Major activities carried out during 2017.


Throughout the year, the National Cotton Council conveyed its views on various regulatory matters to EPA and Congress and advocated for sensible regulations and proper legislative oversight. Comments submitted to EPA noted 1) regulations that need to be revised, repealed or replaced such as several pesticide registrations that require a review and 2) more overarching regulations such as “Waters of the U.S.,” Spill Prevention Control and Countermeasures, and Worker Protection Standards (WPS).

Regarding the WPS, the NCC continued to work with EPA after it announced processes to revise 1) some WPS requirements such as minimum age requirements, designated representatives, and application exclusion zones; and 2) the minimum age requirements in the Certification & Training Rule (for pesticide applicators). Late in the year, the NCC reviewed for an opportunity to comment on EPA's notice that it had initiated a rulemaking process to revise the minimum age requirements for that applicators rule. EPA also announced that in 2018, it will review and provide a comment period for certain controversial aspects of WPS.

The NCC and many other agricultural stakeholders supported the "The Reducing Regulatory Burdens Act” (H.R. 953). The legislation, introduced by Representative Bob Gibbs (R-OH), called for removing the duplicative and unnecessary Clean Water Act permit for spraying pesticides anywhere near water that was mandated by a 2009 6th Circuit Court decision. The House Agriculture Committee approved the bill.

Later, the NCC was one of 616 co-signers of a multi-association letter sent to Senators urging them to pass the Regulatory Accountability Act (RAA) which was introduced in the Senate with bipartisan support. The RAA introduction was seen as a significant step forward as it called for modernizing the regulatory process and making it more transparent.

The NCC submitted comments to the U.S. Interior Department which disagreed with the government's designation of the Rusty Patched Bumble Bee (RPBB) to be on the endangered species list. Following the Senate Environment and Public Works Committee's hearing to discuss reforming the Endangered Species Act (ESA), the NCC submitted comments for the record on the issues of registration delays, lack of water in the western states due to ESA restrictions, and the unscientific process used to list the RPBB as endangered. Later, a petition signed by the NCC and other stakeholders was delivered to the Secretary of the Interior and to the acting director of the U.S. Fish & Wildlife Service asking them to delay implementation of the RPBB endangered listing until January 2018.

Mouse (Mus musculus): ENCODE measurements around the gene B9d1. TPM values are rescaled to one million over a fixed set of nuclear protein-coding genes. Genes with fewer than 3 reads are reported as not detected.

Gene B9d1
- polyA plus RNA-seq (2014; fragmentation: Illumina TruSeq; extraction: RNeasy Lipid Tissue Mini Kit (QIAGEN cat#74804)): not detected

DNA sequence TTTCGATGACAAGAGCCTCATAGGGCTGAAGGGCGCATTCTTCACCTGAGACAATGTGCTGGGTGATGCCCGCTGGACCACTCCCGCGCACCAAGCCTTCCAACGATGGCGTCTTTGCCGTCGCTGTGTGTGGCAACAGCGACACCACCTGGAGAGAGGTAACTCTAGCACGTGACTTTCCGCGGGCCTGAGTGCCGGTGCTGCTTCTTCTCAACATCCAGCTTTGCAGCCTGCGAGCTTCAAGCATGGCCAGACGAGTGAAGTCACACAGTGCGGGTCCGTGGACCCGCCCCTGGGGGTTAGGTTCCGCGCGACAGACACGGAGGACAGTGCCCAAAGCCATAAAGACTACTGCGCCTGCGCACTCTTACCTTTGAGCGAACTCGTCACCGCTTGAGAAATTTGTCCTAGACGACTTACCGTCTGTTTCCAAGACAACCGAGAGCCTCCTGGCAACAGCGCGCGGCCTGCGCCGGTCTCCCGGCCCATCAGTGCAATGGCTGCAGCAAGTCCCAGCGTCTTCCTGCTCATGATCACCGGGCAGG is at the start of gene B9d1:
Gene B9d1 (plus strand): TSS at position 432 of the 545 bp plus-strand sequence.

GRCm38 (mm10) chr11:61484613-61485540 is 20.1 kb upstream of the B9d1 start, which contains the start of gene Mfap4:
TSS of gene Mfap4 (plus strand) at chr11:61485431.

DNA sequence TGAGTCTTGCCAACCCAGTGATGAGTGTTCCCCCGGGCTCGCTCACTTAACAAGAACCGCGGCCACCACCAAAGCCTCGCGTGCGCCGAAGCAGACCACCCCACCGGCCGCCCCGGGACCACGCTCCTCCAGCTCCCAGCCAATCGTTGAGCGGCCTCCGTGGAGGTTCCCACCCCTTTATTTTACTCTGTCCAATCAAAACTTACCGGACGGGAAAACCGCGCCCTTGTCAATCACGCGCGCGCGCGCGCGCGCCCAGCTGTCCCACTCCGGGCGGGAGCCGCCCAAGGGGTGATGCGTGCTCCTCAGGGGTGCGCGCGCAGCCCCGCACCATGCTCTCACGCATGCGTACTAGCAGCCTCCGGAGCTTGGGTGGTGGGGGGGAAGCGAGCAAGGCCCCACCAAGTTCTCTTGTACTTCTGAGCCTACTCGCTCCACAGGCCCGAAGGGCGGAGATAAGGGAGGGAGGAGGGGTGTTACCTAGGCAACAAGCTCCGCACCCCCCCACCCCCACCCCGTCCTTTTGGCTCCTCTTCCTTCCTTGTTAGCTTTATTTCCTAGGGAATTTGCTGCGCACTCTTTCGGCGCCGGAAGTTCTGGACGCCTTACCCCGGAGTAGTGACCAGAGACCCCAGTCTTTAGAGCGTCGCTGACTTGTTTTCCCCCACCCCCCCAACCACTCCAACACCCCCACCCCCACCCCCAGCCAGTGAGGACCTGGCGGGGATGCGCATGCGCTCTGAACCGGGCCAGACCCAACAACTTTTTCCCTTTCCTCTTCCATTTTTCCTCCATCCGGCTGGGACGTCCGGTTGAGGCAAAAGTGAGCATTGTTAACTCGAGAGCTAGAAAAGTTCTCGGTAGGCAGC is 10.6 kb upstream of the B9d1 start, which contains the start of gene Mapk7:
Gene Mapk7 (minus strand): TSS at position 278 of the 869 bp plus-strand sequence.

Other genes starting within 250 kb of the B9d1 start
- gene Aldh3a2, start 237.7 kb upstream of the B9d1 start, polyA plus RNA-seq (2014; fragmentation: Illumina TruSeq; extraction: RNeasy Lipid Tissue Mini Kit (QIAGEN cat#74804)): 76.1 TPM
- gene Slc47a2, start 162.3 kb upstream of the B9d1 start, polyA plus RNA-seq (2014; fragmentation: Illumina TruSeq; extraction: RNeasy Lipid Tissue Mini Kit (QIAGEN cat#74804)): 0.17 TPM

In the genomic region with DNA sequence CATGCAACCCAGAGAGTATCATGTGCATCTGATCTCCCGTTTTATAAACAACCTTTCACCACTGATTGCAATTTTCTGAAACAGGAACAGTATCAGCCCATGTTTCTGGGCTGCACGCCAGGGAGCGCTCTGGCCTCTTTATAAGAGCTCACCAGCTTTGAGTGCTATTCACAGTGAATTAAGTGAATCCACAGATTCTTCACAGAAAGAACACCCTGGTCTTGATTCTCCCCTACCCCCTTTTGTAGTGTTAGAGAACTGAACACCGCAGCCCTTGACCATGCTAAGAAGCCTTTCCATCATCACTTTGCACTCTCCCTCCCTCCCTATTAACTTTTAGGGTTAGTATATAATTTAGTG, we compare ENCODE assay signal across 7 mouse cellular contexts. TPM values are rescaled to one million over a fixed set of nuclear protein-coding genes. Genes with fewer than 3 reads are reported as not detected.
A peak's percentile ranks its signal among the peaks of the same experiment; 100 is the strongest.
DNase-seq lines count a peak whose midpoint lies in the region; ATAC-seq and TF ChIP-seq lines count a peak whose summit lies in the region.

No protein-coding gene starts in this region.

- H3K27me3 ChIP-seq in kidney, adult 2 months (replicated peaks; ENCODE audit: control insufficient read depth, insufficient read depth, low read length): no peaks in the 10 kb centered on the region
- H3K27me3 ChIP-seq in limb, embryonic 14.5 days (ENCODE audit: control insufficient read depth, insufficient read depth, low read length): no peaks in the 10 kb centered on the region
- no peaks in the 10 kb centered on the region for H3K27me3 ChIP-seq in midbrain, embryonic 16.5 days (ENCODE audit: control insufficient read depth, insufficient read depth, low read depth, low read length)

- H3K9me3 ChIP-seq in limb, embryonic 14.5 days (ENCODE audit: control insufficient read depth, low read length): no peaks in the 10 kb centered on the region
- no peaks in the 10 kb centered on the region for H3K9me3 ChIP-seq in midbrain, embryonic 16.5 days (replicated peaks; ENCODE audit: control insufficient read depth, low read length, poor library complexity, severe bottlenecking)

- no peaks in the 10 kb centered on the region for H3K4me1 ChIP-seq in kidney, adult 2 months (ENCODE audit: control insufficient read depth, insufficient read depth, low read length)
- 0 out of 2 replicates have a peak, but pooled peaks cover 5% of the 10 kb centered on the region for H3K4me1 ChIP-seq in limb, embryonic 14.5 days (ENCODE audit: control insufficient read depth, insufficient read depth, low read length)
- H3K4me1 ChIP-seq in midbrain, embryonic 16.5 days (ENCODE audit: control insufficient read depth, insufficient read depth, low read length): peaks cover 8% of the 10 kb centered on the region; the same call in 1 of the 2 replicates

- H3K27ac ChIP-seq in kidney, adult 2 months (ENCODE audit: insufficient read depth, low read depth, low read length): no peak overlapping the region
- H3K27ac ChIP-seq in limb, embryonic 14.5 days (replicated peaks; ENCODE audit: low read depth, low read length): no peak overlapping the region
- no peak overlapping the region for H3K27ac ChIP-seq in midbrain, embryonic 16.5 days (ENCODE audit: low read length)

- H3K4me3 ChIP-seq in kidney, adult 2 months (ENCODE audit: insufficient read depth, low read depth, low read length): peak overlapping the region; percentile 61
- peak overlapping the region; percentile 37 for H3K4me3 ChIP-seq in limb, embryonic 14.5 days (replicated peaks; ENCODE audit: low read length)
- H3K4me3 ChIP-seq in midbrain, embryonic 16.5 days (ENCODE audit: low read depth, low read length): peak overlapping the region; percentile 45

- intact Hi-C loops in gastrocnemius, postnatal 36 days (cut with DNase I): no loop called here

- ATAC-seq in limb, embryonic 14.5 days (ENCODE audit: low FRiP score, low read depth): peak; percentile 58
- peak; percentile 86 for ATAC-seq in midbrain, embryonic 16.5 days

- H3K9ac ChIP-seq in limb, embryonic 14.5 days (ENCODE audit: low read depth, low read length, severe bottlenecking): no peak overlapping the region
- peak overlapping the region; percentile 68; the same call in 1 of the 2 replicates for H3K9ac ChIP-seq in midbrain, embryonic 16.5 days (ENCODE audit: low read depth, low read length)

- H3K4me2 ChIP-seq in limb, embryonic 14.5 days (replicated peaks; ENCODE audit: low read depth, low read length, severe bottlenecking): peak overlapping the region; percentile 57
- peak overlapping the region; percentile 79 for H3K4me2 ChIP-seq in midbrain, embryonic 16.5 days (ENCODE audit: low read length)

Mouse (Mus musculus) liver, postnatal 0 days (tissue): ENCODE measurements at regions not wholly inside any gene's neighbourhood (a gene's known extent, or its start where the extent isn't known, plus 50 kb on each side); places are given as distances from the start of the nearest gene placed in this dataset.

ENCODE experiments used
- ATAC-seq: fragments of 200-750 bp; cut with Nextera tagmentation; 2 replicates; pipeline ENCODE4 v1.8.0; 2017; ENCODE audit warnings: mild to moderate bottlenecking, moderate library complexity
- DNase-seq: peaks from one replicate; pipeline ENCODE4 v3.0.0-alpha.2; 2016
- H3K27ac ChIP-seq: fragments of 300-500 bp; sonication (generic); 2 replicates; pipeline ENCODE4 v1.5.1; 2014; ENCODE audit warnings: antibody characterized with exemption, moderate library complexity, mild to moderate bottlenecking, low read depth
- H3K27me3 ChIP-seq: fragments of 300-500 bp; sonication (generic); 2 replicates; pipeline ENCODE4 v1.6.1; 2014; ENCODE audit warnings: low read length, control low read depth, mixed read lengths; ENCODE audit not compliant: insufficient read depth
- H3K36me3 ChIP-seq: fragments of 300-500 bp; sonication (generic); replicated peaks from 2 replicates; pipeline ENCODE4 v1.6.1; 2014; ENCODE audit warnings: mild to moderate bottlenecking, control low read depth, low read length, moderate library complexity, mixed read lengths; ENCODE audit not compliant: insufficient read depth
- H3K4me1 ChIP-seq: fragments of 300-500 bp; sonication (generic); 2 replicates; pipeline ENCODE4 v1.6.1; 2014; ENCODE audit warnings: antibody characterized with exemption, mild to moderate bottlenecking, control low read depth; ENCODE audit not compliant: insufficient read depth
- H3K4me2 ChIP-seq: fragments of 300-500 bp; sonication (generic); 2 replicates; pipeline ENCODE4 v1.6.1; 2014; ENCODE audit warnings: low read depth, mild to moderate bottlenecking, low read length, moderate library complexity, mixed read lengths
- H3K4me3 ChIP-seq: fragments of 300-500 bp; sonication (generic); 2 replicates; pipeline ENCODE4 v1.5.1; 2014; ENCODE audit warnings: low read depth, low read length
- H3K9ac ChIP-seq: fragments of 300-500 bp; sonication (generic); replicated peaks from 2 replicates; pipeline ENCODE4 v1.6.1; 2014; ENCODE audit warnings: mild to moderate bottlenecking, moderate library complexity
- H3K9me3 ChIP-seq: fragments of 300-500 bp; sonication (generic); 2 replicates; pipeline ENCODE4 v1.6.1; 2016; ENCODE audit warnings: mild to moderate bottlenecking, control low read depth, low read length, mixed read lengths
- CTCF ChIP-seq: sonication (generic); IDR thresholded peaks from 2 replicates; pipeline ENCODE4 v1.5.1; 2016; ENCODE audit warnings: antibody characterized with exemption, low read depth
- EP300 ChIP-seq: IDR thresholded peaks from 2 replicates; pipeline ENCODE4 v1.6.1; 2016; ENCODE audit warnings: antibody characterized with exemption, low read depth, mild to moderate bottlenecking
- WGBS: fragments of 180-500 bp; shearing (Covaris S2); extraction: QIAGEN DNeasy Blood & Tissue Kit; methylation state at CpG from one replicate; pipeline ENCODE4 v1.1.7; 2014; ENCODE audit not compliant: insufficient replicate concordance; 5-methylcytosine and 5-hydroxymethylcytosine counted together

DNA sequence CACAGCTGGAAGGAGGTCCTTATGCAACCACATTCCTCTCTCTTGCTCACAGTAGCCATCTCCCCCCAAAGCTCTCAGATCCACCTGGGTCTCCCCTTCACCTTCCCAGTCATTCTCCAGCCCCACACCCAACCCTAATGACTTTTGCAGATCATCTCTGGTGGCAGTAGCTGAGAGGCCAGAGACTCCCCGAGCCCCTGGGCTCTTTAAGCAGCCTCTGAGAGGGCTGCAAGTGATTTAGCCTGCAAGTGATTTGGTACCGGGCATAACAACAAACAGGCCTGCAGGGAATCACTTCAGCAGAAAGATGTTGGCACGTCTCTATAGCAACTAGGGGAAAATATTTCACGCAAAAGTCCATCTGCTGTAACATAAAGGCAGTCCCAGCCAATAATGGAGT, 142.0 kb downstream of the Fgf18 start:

The NCC and the National Cotton Ginners Association (NCGA), along with eight other state and regional gin associations, filed comments with the U.S. Food and Drug Administration (FDA) on their guidance titled, “Classification of Activities as Harvesting, Packing, Holding, or Manufacturing/Processing for Farms and Facilities.” The document was part of directions for cotton and other industries on how to comply with FDA’s Food Safety Modernization Act’s (FSMA’s) final rule for “Preventive Controls for Animal Food.” The comments argued that treating cottonseed differently from grain was not a correct decision based on risk. The comments also explained that the agency’s argument is not applicable to the cotton ginning industry as the activities in a cotton gin, whether farmer or non-farmer owned, all can be classified within either the harvesting activity or storage of a raw agricultural commodity category.

fda ala tour
The NCC helped coordinate a fact-finding tour in Alabama for senior level officials with the Food & Drug Administration which continued to address the ginning industry’s concerns with the Food Safety Modernization Act’s Animal Feed Rule.

To help amplify this message, the NCC and the NCGA held a fact-finding tour in Alabama for several senior level FDA officials. This enabled them to see cotton harvesting and ginning firsthand as the Agency continued to address the ginning industry’s concerns with the FSMA’s Animal Feed Rule.